Burglary

What is burglary in Maryland?

Burglary was originally a common law crime that was defined as the breaking and entering of a dwelling, at night, with the intent to commit a felony therein. While common law burglary still exists in Maryland, the legislature has since codified the crime and divided it by degrees of severity. Burglary still at its core requires a “breaking and entering,” but gone is the nighttime requirement or the requirement that it be a dwelling.

There are four degrees of burglary–First Degree, Second Degree, Third Degree, and Fourth Degree, in decreasing severity. Only Fourth Degree is a misdemeanor–the others are felonies.

First Degree Burglary
This crime in Maryland is defined as the breaking and entering of another person’s dwelling with the intent to commit theft or a crime of violence. This means that at the point the defendant enters the building, the facts must show that the defendant intended to either steal something or commit an additional crime of violence. First degree burglary is a felony and carries a maximum penalty of twenty (20) years incarceration.

Second Degree Burglary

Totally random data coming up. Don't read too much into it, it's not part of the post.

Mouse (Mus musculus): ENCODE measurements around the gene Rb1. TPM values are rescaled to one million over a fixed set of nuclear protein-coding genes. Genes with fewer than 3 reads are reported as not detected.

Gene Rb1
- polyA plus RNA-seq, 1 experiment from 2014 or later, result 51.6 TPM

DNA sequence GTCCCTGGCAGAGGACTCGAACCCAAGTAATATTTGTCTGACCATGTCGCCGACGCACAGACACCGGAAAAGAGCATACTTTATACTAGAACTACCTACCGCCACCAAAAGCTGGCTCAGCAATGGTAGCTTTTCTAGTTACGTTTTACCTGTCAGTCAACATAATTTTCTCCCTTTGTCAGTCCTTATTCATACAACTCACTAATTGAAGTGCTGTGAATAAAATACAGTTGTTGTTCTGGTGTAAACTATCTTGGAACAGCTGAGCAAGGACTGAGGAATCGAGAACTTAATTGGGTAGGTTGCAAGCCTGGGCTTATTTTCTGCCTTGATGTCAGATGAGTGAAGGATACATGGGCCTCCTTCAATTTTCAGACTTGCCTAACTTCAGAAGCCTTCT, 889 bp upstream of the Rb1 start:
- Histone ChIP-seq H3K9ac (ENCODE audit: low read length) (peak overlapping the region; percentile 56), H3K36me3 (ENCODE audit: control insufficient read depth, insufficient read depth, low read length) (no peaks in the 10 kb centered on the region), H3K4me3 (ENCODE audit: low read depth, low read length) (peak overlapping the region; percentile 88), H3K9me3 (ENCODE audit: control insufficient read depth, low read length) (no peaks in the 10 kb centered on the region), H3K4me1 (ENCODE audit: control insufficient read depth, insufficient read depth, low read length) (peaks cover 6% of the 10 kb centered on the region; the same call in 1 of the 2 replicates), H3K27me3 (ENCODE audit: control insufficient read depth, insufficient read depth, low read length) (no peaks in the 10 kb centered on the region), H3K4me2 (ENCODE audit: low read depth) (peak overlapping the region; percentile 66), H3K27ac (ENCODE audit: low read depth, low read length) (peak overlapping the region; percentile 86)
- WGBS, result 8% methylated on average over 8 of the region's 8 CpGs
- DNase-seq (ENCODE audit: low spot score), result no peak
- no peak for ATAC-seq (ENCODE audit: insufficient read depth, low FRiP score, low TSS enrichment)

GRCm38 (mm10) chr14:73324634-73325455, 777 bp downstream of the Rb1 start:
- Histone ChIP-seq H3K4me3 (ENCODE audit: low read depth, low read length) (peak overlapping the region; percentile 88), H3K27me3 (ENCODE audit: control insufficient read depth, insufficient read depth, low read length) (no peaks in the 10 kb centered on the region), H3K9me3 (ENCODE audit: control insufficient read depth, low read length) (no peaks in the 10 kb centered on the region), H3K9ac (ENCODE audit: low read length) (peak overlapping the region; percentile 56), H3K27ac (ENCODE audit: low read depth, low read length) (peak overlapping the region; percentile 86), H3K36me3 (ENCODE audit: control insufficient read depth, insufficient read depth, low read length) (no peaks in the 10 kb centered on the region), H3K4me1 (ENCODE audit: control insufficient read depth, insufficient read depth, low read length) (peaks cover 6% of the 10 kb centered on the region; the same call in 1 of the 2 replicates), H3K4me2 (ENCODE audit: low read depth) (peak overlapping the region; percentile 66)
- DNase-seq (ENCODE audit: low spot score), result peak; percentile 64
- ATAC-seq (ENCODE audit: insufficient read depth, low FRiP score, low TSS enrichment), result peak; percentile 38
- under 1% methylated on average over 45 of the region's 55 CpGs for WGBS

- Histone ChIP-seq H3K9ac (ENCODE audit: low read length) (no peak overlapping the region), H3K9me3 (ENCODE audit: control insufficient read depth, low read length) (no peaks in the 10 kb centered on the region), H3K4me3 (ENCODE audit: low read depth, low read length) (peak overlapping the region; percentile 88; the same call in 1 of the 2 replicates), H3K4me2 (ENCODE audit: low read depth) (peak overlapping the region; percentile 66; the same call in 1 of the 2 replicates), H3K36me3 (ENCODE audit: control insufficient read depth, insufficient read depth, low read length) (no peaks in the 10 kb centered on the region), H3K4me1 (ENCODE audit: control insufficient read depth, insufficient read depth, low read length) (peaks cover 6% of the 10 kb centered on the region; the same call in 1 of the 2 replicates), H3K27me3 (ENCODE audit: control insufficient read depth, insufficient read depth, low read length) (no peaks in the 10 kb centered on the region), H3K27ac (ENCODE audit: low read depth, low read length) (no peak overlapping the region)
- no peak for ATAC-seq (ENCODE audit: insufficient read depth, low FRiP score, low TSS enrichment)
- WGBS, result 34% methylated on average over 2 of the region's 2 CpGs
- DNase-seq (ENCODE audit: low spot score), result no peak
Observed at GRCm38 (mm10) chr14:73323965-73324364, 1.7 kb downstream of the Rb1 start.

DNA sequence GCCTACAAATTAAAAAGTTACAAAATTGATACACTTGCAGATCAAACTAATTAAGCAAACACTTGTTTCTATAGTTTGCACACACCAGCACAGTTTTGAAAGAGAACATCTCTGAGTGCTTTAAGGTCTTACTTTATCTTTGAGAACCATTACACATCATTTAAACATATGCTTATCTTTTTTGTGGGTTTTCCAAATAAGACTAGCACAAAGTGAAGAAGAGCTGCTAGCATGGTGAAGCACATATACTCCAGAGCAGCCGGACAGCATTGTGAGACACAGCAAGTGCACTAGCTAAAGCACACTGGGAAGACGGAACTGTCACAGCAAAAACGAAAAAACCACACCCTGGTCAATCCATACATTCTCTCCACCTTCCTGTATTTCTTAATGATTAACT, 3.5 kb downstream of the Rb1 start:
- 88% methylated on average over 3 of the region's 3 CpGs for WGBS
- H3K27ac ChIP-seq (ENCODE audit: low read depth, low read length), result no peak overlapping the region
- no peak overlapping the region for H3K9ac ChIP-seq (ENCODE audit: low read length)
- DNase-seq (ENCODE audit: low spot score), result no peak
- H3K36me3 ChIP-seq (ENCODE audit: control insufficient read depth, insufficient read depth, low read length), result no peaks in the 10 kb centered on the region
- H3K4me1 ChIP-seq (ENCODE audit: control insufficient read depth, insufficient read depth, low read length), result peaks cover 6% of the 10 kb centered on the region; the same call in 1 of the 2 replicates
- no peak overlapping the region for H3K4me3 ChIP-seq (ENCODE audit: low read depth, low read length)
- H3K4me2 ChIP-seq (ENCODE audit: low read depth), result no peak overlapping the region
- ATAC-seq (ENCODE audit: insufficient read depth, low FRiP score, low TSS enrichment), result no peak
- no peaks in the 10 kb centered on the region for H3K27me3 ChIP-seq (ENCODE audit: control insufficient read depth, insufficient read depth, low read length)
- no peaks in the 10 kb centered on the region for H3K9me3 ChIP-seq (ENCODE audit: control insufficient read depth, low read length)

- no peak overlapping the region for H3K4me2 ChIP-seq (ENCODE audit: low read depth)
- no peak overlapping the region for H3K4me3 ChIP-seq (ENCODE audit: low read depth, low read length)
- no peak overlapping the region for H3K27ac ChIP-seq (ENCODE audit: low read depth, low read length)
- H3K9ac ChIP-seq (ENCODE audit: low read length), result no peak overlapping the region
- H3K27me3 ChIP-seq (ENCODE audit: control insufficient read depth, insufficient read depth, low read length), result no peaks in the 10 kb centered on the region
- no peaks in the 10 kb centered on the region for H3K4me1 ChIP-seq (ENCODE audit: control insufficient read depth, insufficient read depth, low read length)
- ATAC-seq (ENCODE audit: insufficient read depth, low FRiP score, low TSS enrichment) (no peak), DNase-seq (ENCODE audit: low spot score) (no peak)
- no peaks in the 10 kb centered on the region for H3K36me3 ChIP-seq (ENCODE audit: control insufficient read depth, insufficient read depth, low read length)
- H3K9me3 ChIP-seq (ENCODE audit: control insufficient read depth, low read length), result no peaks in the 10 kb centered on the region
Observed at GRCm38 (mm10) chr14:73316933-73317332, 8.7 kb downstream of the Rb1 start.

Second degree burglary is essentially the same as first degree, except that it applies to another’s storehouse, not dwelling. It also includes breaking and entering with the intent to commit arson or the intent to steal a firearm. This offense is also a felony and carries a maximum of fifteen (15) years in prison (20 years if intent to steal a firearm).

Third Degree Burglary
Burglary in the third degree is breaking and entering into a house with the intent of committing any additional crime–not just a theft or violent crime. This is a felony that carries a maximum of ten (10) years.

Fourth Degree Burglary
Fourth degree burglary is split into several sections. All of these crimes are misdemeanors and carry a maximum of three years in prison.
1. Simple Breaking and Entering
It is a crime under this statute to break and enter into either a dwelling or storehouse, regardless of any intent or lack of intent to do anything inside the building.
2. Intent to Steal in a Building
A person cannot be inside a storehouse or dwelling or on the nearby property of that building (such as a yard or garden) with the intent to commit a theft.
3. Possession of Burglar’s Tools
While committing a fourth degree burglary, a person cannot possess burglar’s tools with the intent to use those tools.